As scientists probe the limits of bacterial survival, their findings suggest microbes could withstand the intense shock of traveling on a meteor and crashing into another planetary body. This work lends support to the “panspermia” hypothesis; the idea that meteors and comets can spread life between habitable planets.
In a new paper in the journal Icarus , Deep Life Community members Rachael Hazael and Paul McMillan (both at University College London, UK) and colleagues report that a bacterium could survive a brief shock of high pressure up 2.5 gigapascals, about 25,000 times atmospheric pressure. Bacteria that had previously experienced high pressures had better survival rates than unaccustomed bacteria, suggesting they have physiological mechanisms in place to withstand high pressures.
Hazael and colleagues cultured strains of Shewanella oneidensis, an adaptable model microbe that can live with or without oxygen. By exposing the cultures to increasing pressure levels, they created a “pressure adapted” strain that survived 750 megapascals. The researchers teamed up with Gareth Appleby-Thomas and Brianna Fitzmaurice (both at Cranfield University, UK), to use their light gas gun, which generates a high-pressure shockwave. They gave the pressure-adapted strain an intense shock of pressures of 1.5 or 2.5 gigapascals, and then compared survival rates with unadapted bacteria receiving the same treatment.
A greater proportion of the pressure-adapted strain survived the shock than the regular bacteria. Both populations were more likely to live through a brief shockwave than constant pressure, which the researchers tested in a previous study, though the pressure-adapted population still had an edge. “In a shock event rather than a static one, you are seeing a lot more survivors,” said Hazael. “The fact that the bacteria that already have seen a pressure event are a lot more resilient shows we are seeing a build up of pressure resistance.”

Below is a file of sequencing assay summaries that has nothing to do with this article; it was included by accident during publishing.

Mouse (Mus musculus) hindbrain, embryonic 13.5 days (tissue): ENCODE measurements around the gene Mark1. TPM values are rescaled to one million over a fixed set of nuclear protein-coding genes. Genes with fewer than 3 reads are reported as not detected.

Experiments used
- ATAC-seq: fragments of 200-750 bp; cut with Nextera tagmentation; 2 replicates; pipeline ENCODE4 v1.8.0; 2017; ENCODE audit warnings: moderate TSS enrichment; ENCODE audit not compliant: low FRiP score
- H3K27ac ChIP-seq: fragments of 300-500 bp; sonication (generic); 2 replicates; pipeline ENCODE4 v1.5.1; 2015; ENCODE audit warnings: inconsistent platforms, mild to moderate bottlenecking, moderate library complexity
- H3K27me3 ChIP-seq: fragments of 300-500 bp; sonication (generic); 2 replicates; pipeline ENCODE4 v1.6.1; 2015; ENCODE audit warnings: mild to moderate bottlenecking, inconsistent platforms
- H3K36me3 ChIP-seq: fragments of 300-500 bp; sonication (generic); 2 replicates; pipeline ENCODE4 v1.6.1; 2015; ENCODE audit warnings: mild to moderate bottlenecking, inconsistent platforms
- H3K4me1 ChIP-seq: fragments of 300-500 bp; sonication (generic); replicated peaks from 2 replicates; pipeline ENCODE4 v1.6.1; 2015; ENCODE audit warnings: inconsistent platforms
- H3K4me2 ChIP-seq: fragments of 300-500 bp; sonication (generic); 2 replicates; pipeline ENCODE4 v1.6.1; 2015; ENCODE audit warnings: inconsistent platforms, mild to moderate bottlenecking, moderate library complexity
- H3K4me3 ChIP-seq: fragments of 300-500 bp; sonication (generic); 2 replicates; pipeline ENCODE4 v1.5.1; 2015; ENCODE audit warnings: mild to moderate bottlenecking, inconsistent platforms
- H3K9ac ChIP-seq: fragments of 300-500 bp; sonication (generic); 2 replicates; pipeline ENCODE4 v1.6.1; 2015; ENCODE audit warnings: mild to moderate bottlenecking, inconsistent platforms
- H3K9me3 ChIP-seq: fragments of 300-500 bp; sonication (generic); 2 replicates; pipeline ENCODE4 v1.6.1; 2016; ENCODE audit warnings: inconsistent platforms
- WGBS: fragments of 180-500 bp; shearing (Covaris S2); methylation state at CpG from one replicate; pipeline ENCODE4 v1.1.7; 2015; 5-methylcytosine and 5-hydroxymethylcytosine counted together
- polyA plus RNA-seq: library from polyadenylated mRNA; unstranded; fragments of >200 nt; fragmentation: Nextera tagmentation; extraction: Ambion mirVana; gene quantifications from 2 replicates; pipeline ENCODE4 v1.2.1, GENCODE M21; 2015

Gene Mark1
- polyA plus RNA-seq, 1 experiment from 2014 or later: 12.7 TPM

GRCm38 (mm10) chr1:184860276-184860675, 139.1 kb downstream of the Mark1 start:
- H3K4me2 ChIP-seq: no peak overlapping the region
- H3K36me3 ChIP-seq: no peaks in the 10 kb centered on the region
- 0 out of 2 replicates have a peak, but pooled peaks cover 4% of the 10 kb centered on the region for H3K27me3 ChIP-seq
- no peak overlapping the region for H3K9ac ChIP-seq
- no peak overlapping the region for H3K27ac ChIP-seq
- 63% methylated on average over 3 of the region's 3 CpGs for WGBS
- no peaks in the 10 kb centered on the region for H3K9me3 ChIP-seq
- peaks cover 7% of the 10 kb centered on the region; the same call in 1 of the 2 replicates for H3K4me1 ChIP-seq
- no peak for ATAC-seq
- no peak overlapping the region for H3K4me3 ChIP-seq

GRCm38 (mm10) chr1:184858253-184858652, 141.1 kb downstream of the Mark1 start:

“[The study] does indicate that survival of bacteria would be possible on a meteorite or a comet,” commented astrobiologist Barry Herschy (University of South Florida, USA) to New Scientist. “It actually shows life would be able to survive on a planet even if it was under bombardment.”
In future work, Hazael and her colleagues plan to expose their bacterial strains to high temperatures along with high pressures in order to better replicate the conditions an organism would experience as it passed through a planet’s atmosphere and struck the surface. They also are looking into the biological mechanisms that enable microbes to survive these high-pressure shocks. The pressure-adapted microbes may have acquired beneficial mutations and likely produce protective compounds that guard their structures against the pressure.
“Life’s ability to survive is amazing,” said Hazael. “It’s able to survive very difficult events and environments. If we keep looking, I’m sure we will find it in more difficult and inhospitable places.”